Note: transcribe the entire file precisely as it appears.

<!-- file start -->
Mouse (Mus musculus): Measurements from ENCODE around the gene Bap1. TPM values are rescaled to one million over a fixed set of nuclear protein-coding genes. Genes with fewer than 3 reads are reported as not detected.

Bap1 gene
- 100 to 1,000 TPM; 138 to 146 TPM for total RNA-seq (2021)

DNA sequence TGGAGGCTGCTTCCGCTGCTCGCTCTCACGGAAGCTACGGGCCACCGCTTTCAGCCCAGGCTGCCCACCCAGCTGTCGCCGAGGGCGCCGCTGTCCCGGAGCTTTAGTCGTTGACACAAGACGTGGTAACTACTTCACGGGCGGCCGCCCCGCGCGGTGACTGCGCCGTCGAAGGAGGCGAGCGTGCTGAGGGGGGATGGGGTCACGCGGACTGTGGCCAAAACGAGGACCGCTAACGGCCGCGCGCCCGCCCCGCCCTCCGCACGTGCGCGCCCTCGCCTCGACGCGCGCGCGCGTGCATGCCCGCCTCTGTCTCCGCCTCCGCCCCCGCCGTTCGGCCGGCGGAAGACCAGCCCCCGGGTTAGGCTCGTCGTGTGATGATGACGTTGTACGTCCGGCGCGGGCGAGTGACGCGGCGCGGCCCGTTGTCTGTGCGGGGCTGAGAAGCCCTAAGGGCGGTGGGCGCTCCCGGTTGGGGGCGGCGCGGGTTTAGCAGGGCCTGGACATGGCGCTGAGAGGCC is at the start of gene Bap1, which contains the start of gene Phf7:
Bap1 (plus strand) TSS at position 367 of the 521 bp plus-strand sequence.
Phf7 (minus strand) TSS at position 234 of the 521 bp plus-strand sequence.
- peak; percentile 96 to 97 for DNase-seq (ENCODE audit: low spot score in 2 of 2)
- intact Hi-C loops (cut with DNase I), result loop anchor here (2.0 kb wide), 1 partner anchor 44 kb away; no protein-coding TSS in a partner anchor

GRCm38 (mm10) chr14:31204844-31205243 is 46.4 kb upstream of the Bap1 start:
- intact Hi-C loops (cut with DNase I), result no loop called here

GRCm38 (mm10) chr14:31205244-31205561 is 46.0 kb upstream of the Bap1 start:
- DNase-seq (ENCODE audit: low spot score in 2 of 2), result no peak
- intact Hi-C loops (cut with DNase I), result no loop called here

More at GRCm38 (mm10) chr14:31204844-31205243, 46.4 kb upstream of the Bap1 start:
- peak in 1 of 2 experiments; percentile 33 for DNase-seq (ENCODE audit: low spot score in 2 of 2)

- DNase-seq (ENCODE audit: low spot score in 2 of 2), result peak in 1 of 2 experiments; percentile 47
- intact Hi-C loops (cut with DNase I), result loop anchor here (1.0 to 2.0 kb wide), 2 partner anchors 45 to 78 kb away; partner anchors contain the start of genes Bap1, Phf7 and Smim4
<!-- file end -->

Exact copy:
Mouse (Mus musculus): Measurements from ENCODE around the gene Bap1. TPM values are rescaled to one million over a fixed set of nuclear protein-coding genes. Genes with fewer than 3 reads are reported as not detected.

Bap1 gene
- 100 to 1,000 TPM; 138 to 146 TPM for total RNA-seq (2021)

DNA sequence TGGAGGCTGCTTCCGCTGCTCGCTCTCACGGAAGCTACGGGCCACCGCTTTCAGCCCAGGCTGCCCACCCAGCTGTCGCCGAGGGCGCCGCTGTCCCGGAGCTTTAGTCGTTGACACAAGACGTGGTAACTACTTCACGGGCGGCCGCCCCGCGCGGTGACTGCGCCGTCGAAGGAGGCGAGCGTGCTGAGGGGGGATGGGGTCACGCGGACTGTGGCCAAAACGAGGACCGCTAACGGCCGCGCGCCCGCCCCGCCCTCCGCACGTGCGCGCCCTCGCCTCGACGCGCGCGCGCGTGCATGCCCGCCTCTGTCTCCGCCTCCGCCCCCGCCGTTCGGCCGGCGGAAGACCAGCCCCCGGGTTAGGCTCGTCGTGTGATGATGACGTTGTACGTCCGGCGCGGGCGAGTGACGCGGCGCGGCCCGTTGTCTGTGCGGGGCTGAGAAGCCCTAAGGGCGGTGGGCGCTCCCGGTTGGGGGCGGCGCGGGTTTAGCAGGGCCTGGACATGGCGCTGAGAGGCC is at the start of gene Bap1, which contains the start of gene Phf7:
Bap1 (plus strand) TSS at position 367 of the 521 bp plus-strand sequence.
Phf7 (minus strand) TSS at position 234 of the 521 bp plus-strand sequence.
- peak; percentile 96 to 97 for DNase-seq (ENCODE audit: low spot score in 2 of 2)
- intact Hi-C loops (cut with DNase I), result loop anchor here (2.0 kb wide), 1 partner anchor 44 kb away; no protein-coding TSS in a partner anchor

GRCm38 (mm10) chr14:31204844-31205243 is 46.4 kb upstream of the Bap1 start:
- intact Hi-C loops (cut with DNase I), result no loop called here

GRCm38 (mm10) chr14:31205244-31205561 is 46.0 kb upstream of the Bap1 start:
- DNase-seq (ENCODE audit: low spot score in 2 of 2), result no peak
- intact Hi-C loops (cut with DNase I), result no loop called here

More at GRCm38 (mm10) chr14:31204844-31205243, 46.4 kb upstream of the Bap1 start:
- peak in 1 of 2 experiments; percentile 33 for DNase-seq (ENCODE audit: low spot score in 2 of 2)

- DNase-seq (ENCODE audit: low spot score in 2 of 2), result peak in 1 of 2 experiments; percentile 47
- intact Hi-C loops (cut with DNase I), result loop anchor here (1.0 to 2.0 kb wide), 2 partner anchors 45 to 78 kb away; partner anchors contain the start of genes Bap1, Phf7 and Smim4